It’s Tax day…and I don’t like it…

“Προσεξε τα κοριτσια, και πες τους οτι τις αγαπω πολυ…φιλακια!”
(Take care of the girls, and tell them I love them very much…kisses!)

Those turned out to be the last words my mother spoke to me over the phone a little over a year ago.  Soon afterwards, I booked a ticket and flew to Greece to see her one more time.  It was Friday, 13 April 2012, Good Friday for the Greek Orthodox.

She was still alive when I arrived.  She was breathing mechanically, slowly drifting away.  I spoke to her, but there was no response.  Some of her breaths were labored, and some of them seemed like they would be her last.  She lived another whole day.  Holy Saturday is a celebration of Christ’s Resurrection, and is arguably the single most important date on the church calendar.  She always went to the Resurrection service at midnight, and stayed for the entire liturgy, coming home around 2 am.  She would be very happy.  She would have received Holy Communion and she was at peace.  She had not made it to that service for the last few years, and it weighed heavily on her.  I would call her on Easter Sunday and she would complain that she didn’t make it to church again for the Resurrection.

Well, the Resurrection of 2012 came and went.  She was still alive—barely.  She held on for one more time.  With the celebratory ringing of the church bells and all the noise and commotion from the parish churches, she slipped away.  Quietly.  One of those labored breaths was, in fact, her last.  On Greek Easter Sunday, 15 April 2012.

I never liked the 15th of April.  Maybe because it is Tax day and it is a stressful time for everyone.  Well, I now have a much better reason to dislike that date.

My mother was a very remarkable woman.  She grew up in a farming family of seven in the 20s and 30s.  Those were hard times.  In the 40s she saw people starving under the German occupation of Greece, and she saw our hometown burn to the ground by the occupying forces.  She was also physically weak, and was not cut out for the fields.  So my grandpa sent her to the teaching academy, so she could become an Elementary school teacher.  She loved teaching.

Many, many years later, during one of her visits to the States, she spoke of how satisfying her life was.  Many of her students did very well.  “Good kids” she would say.  “They just needed a little direction, and that’s what I was for”.  One of them was the priest that conducted her burial service.  He thanked her for being his best teacher.  She simply loved children.  She would be so amazed at how wide open their eyes were during the first day of school, how they were like sponges absorbing everything.

Those early days were not easy for a young female schoolteacher.  She traveled to villages ‘far away’, crossing waterways swelled by rain water in the winter time to go to her posts.  She was the teacher in single classroom schools, and she held her own.  Fiercely independent and proud, she carried on.  Later on, she met and married a man from one of those villages.  They worked hard, living apart for the first few years in order to make ends meet, and started a family of their own.  My mother continued teaching at those ‘far away villages’ and took my brother along.  After I came along, we settled in my mom’s hometown where we built our own house, and where my parents continued to live after they became ‘empty nesters’ and took care of each other.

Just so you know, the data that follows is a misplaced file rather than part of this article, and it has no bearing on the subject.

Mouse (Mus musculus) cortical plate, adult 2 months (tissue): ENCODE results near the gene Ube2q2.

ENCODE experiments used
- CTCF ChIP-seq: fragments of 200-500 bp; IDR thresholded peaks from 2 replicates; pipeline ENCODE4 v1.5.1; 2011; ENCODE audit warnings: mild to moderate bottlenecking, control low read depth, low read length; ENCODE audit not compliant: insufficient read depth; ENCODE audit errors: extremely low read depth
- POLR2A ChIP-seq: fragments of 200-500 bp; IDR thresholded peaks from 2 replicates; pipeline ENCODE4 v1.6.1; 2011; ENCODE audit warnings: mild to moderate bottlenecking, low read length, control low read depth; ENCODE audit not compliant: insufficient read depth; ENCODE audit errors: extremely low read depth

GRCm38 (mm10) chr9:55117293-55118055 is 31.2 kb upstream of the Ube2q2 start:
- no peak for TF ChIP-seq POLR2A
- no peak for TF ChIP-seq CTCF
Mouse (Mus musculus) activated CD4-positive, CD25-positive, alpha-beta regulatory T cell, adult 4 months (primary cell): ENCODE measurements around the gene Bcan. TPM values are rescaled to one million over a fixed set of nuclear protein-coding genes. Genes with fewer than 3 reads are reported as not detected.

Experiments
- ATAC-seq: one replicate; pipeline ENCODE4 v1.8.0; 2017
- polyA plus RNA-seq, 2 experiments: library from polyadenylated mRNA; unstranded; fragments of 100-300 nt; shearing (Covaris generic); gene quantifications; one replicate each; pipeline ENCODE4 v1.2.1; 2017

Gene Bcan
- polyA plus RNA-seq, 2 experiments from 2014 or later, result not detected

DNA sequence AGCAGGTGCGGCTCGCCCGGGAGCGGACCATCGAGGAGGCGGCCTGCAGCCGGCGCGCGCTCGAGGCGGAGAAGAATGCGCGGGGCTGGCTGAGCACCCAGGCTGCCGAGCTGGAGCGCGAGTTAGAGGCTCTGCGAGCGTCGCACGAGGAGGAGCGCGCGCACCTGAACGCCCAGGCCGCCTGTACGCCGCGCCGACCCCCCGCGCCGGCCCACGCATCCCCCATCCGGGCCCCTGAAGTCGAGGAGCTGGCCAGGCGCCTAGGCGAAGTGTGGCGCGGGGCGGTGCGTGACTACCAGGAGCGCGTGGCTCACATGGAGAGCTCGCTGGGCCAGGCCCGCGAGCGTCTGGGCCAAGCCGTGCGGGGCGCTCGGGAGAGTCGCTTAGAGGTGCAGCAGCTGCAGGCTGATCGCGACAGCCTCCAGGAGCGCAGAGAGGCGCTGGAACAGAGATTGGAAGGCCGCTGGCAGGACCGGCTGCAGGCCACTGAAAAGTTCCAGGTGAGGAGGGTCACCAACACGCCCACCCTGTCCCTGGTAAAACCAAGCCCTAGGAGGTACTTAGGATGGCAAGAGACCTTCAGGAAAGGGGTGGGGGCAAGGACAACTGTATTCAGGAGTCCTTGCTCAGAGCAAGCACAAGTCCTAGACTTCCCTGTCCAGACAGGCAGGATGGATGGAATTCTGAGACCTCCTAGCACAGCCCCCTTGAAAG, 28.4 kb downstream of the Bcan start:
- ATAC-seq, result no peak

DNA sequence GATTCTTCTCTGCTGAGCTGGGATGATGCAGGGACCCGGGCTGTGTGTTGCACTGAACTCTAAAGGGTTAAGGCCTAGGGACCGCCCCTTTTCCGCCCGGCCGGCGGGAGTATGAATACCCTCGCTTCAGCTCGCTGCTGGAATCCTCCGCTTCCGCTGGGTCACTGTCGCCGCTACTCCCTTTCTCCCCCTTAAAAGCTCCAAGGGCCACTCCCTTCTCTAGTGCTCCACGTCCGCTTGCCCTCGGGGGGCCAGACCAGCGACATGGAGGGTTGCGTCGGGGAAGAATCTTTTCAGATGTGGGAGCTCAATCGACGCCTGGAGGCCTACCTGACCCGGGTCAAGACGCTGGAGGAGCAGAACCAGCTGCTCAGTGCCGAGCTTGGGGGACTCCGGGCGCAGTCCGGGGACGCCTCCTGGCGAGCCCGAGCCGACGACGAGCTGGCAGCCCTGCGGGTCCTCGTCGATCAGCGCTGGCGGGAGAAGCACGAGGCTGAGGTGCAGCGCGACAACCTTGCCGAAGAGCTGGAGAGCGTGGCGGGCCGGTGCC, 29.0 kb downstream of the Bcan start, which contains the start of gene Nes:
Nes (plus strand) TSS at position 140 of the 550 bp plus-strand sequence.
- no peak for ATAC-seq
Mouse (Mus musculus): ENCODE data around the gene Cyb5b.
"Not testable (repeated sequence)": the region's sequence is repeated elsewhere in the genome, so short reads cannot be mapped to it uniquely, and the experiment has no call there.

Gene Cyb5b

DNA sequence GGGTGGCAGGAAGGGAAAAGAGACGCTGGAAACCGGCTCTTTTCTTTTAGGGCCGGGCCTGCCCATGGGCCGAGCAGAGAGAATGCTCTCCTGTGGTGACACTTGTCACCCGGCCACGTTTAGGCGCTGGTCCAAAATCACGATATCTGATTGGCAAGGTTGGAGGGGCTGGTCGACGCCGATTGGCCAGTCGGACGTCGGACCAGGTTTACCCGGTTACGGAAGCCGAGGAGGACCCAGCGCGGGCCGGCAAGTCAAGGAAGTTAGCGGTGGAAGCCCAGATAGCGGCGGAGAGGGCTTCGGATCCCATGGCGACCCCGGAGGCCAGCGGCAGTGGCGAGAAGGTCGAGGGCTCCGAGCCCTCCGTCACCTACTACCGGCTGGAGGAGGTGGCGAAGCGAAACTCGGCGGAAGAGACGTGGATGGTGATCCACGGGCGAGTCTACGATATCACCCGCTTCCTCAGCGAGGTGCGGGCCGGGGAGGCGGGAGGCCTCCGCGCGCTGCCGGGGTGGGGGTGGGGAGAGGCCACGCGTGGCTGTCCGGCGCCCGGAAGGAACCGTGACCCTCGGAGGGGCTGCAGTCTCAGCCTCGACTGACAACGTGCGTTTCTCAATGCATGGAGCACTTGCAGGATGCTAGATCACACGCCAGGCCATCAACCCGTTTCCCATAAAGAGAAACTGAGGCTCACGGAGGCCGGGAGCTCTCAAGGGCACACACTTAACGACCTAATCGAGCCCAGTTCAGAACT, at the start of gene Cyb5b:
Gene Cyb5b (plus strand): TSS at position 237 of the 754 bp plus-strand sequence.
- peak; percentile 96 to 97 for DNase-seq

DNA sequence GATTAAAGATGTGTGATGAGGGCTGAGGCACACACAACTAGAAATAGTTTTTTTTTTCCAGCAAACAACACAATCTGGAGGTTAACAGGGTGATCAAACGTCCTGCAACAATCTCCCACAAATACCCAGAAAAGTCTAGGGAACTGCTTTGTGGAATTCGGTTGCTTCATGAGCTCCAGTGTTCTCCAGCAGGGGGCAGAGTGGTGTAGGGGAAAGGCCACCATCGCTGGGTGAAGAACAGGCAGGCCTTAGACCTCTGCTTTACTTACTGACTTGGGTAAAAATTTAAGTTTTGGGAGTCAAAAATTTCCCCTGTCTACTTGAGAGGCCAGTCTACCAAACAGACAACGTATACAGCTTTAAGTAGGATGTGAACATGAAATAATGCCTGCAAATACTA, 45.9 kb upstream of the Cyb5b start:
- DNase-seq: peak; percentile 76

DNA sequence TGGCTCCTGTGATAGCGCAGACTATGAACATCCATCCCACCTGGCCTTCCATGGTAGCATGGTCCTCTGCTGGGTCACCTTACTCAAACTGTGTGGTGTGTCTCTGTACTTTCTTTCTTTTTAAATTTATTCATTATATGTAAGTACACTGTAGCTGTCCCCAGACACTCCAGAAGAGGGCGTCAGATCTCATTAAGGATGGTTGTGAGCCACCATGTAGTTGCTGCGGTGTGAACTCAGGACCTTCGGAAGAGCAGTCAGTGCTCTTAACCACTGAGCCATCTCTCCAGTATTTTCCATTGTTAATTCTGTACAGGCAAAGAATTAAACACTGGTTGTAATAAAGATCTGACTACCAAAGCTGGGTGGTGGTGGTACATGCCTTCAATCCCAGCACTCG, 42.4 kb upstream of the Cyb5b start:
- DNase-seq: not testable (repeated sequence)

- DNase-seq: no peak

My brother and I were very lucky.  My parents’ love was truly endless.  They both sacrificed so much to help and support us.  Now that I have two children of my own, I cannot fathom being brave enough to make some of the decisions my mother and father made for me, for us.  My mother’s eyes lit up every time she would see her grandchildren.  She was blessed with five of them.  She loved all of them so very much.  She was so proud of all five of them.  But because ‘life happens’, she could not be close to them.  So she did what she did for the 35 years she taught elementary school:  she looked at other children and treated them like her own children and grandchildren.  She truly loved them.  She would stand by the front door of our house to see them going to school in the morning.  She continued to marvel at how pure they all were.

She missed my brother and me.  She missed our wives.  She missed hugging her grandchildren.  She missed being around them during Christmas or Easter.  She was happiest when she had a house full of grandchildren during the summer.  She was ecstatic after every long airplane trip to the States because she spent time with ‘the girls’ again.  Saying good bye was never easy.  “A piece of my heart leaves me when I see you all leave”, she would say.  I now know what she meant.  My daughters are out of the house.  One is less than an hour’s drive away.  The other is a little further.  No matter, I miss them dearly, and I spend many nights worrying about them.

“When you grow up and have children of your own, you’ll understand”.  I heard that a lot.  I wish she was still around.  I wish I could hug her one more time, look at her straight in the eye, and tell her “I understand, mom”.

It’s been an entire year since she’s gone.  I still miss her terribly.  Not a day goes by that I don’t think of her.  She may be gone, but none of us that knew her will ever forget her.

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